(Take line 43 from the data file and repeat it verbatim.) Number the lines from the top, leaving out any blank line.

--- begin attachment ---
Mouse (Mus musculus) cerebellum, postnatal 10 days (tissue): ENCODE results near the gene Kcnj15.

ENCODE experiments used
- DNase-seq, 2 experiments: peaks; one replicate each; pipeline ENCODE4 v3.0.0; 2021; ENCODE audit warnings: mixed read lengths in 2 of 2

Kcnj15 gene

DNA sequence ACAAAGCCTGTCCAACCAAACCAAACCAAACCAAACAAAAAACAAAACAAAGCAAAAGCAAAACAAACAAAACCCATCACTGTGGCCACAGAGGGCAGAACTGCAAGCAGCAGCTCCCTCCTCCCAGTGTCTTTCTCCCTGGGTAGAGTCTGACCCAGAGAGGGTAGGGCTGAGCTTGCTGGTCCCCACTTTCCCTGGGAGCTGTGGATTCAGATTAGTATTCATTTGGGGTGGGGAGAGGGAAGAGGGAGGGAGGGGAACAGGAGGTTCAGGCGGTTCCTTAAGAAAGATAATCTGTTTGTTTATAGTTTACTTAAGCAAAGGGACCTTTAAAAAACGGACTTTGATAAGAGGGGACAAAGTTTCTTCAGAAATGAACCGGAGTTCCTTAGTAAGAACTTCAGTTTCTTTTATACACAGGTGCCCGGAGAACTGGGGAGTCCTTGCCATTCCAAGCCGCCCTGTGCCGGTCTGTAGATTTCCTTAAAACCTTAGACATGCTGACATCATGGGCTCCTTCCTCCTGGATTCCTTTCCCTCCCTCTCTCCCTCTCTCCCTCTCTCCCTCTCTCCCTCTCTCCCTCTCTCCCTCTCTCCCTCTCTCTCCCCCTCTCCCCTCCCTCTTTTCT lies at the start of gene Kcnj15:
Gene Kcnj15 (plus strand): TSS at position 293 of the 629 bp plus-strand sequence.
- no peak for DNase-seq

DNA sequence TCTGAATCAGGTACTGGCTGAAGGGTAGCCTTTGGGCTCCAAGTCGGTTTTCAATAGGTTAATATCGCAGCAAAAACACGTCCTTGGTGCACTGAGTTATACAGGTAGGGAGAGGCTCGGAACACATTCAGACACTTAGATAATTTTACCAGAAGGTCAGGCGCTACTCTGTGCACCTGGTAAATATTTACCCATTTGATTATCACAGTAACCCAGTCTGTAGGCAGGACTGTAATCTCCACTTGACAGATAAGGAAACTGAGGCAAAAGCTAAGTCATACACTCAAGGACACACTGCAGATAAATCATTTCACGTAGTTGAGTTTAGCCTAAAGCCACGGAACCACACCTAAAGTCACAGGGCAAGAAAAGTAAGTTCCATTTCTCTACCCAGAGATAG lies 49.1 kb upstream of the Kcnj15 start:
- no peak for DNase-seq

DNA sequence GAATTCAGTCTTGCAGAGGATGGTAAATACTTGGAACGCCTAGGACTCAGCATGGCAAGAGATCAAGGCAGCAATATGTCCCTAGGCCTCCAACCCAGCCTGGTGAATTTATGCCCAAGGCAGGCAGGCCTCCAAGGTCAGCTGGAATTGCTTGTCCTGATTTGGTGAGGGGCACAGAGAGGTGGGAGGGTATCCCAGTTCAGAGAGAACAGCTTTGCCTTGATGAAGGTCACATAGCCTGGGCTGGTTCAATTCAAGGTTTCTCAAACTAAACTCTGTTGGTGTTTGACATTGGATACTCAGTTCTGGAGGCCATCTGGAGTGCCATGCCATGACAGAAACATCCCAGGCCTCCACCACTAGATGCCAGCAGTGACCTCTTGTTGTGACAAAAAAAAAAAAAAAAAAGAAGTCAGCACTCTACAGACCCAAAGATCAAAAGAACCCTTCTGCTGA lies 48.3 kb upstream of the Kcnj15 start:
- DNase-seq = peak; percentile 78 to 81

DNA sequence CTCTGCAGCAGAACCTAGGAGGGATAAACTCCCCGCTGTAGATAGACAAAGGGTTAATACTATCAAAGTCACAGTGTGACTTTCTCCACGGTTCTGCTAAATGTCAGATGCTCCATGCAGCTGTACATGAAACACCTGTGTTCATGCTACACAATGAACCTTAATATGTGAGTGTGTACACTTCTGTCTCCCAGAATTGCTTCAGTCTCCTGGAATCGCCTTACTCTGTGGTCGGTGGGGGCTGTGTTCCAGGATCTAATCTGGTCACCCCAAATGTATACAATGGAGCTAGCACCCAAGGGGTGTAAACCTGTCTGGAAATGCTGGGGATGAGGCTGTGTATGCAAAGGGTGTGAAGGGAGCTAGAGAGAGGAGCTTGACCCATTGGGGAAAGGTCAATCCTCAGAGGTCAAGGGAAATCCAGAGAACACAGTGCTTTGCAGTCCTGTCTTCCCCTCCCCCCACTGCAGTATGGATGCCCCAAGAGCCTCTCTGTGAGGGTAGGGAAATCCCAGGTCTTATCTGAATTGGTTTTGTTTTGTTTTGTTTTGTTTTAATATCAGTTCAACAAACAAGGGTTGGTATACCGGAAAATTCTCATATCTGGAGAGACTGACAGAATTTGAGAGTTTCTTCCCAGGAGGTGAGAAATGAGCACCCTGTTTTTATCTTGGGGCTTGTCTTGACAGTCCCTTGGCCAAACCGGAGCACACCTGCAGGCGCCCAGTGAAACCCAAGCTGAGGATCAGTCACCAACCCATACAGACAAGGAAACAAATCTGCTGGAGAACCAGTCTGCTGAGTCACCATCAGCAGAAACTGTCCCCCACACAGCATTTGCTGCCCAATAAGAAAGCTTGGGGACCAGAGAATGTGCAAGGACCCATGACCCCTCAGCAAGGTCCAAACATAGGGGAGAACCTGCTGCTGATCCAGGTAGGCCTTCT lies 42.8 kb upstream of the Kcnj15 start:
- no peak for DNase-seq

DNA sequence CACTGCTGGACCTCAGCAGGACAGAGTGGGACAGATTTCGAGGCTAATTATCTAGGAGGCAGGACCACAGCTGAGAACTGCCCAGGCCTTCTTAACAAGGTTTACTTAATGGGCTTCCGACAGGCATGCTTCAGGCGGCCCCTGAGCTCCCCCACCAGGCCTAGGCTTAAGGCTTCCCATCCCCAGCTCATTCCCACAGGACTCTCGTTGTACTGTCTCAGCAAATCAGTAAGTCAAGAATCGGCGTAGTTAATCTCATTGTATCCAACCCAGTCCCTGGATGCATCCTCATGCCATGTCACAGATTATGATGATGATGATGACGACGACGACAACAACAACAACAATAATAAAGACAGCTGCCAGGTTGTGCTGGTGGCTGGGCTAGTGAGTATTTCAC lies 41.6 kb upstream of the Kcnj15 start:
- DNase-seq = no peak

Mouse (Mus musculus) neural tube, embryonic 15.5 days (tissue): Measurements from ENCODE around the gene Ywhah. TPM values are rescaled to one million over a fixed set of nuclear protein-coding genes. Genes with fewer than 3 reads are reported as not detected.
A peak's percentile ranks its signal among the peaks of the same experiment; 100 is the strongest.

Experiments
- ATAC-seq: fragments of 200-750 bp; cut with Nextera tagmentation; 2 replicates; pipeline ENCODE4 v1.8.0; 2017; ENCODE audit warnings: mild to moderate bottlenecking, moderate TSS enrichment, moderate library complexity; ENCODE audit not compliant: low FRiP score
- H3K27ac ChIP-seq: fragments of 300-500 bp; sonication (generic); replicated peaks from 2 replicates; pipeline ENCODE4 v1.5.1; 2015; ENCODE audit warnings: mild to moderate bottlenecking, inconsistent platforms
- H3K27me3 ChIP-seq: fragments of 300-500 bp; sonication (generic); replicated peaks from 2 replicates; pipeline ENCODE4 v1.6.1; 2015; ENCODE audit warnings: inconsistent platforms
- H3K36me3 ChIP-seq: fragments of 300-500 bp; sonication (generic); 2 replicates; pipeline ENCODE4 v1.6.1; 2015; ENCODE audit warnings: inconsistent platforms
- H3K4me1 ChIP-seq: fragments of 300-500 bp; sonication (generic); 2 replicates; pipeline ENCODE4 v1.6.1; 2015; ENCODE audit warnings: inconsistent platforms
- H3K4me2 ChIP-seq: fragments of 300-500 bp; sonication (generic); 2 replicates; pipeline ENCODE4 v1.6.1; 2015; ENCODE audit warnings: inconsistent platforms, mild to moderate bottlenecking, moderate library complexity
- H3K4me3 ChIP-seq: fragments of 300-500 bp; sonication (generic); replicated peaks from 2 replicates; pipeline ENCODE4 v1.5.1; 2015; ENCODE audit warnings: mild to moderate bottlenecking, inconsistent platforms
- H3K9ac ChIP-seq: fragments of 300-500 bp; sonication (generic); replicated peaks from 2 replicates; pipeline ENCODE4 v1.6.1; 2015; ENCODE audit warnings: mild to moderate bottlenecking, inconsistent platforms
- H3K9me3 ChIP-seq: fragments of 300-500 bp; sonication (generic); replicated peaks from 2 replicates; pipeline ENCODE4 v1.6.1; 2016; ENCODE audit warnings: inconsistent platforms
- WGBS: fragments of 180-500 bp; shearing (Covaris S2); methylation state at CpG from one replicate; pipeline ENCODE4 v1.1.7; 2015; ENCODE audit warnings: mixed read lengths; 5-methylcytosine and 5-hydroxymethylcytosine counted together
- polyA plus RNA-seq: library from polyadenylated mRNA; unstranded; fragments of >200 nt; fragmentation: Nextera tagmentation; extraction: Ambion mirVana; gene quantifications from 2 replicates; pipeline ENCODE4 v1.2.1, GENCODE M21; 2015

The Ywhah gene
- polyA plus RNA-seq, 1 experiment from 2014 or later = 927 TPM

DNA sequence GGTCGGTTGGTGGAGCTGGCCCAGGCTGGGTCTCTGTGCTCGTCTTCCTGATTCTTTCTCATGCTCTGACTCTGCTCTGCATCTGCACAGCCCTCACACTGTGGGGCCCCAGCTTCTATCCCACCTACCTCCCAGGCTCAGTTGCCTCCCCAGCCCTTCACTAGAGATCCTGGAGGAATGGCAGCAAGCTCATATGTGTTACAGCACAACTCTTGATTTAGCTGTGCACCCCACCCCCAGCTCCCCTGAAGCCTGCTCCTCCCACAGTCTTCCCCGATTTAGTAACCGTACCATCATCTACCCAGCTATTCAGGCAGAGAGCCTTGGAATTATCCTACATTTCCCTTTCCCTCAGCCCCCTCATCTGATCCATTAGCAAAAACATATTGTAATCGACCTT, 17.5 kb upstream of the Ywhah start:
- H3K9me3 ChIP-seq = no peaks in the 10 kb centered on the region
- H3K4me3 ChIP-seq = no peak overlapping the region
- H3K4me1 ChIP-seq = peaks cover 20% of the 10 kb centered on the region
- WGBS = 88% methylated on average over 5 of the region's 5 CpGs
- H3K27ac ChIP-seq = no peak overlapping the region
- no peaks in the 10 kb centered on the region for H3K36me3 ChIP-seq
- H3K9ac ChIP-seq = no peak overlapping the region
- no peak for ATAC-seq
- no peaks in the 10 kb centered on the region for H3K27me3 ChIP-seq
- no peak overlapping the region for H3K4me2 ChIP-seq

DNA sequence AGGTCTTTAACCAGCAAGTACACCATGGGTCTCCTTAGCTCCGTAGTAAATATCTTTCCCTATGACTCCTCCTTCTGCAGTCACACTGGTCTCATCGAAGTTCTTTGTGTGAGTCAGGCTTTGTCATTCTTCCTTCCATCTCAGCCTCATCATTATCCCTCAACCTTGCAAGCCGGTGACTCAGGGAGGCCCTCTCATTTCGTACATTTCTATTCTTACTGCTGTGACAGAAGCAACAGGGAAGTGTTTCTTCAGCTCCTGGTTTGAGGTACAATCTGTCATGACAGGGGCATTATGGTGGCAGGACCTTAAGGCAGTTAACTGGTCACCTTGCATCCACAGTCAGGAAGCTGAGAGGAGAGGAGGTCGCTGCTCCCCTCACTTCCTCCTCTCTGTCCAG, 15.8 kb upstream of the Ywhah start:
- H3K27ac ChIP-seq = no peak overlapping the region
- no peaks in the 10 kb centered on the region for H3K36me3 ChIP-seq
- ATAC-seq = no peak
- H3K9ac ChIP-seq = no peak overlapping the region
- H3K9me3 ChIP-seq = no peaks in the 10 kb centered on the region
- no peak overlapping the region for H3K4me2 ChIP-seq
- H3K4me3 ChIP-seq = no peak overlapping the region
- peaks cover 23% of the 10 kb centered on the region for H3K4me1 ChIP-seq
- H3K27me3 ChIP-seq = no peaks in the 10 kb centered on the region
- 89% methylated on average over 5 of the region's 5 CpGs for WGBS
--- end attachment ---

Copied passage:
DNA sequence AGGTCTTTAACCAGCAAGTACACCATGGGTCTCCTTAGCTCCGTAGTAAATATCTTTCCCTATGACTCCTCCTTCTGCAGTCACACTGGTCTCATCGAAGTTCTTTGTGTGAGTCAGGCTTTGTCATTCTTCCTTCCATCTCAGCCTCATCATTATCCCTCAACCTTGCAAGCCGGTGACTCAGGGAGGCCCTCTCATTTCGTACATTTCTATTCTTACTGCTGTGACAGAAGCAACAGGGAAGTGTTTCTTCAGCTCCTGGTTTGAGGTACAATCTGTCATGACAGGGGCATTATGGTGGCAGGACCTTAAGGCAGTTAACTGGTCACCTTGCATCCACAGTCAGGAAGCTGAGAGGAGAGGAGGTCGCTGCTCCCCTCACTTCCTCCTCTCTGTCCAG, 15.8 kb upstream of the Ywhah start: